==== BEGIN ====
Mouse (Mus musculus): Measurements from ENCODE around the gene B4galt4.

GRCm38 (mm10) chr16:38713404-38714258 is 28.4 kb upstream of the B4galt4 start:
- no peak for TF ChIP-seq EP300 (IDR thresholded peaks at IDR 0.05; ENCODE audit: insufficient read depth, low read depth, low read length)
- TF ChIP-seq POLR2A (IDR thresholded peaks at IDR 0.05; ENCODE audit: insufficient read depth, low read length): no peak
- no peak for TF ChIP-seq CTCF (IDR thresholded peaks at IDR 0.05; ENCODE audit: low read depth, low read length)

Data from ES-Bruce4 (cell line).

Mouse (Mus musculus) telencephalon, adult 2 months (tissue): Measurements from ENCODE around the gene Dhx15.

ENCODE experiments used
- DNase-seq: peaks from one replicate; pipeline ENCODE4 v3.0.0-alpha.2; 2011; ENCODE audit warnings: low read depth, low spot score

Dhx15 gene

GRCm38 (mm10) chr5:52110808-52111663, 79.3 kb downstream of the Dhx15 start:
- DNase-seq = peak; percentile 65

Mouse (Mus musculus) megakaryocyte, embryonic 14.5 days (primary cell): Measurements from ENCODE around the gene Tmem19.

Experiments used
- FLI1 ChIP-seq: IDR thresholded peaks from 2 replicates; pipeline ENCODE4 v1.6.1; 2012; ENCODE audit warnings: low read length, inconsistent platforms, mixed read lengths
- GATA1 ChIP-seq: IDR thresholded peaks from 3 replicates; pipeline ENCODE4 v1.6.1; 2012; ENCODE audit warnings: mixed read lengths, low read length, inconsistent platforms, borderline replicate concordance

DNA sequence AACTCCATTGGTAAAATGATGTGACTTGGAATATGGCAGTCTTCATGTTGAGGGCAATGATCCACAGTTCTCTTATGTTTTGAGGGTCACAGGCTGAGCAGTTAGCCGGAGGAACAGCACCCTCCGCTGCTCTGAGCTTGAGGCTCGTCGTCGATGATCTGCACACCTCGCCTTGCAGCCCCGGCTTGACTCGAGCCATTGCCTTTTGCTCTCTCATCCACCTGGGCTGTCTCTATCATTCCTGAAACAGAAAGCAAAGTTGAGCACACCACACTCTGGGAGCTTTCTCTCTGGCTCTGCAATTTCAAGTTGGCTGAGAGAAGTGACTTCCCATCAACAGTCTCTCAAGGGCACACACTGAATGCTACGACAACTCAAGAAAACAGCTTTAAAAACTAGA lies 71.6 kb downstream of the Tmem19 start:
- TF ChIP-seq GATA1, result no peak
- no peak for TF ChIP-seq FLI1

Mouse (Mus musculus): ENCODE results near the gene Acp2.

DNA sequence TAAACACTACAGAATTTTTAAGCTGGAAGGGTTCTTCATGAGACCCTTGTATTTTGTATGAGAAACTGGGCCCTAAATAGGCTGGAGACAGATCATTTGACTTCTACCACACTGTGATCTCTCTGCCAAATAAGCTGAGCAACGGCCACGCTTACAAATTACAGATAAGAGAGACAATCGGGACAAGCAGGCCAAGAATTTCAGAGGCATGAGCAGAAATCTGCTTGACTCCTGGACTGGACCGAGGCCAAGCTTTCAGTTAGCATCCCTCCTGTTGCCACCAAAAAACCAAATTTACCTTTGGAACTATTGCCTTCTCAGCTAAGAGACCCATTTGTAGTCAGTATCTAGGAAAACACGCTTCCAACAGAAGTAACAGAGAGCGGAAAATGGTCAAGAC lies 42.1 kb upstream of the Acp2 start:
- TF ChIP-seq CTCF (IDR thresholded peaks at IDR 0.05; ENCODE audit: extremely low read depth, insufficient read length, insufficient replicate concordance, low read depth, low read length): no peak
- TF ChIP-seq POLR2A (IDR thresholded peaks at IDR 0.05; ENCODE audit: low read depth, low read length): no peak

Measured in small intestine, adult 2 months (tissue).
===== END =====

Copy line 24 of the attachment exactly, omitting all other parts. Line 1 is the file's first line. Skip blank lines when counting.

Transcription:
Measured in small intestine, adult 2 months (tissue).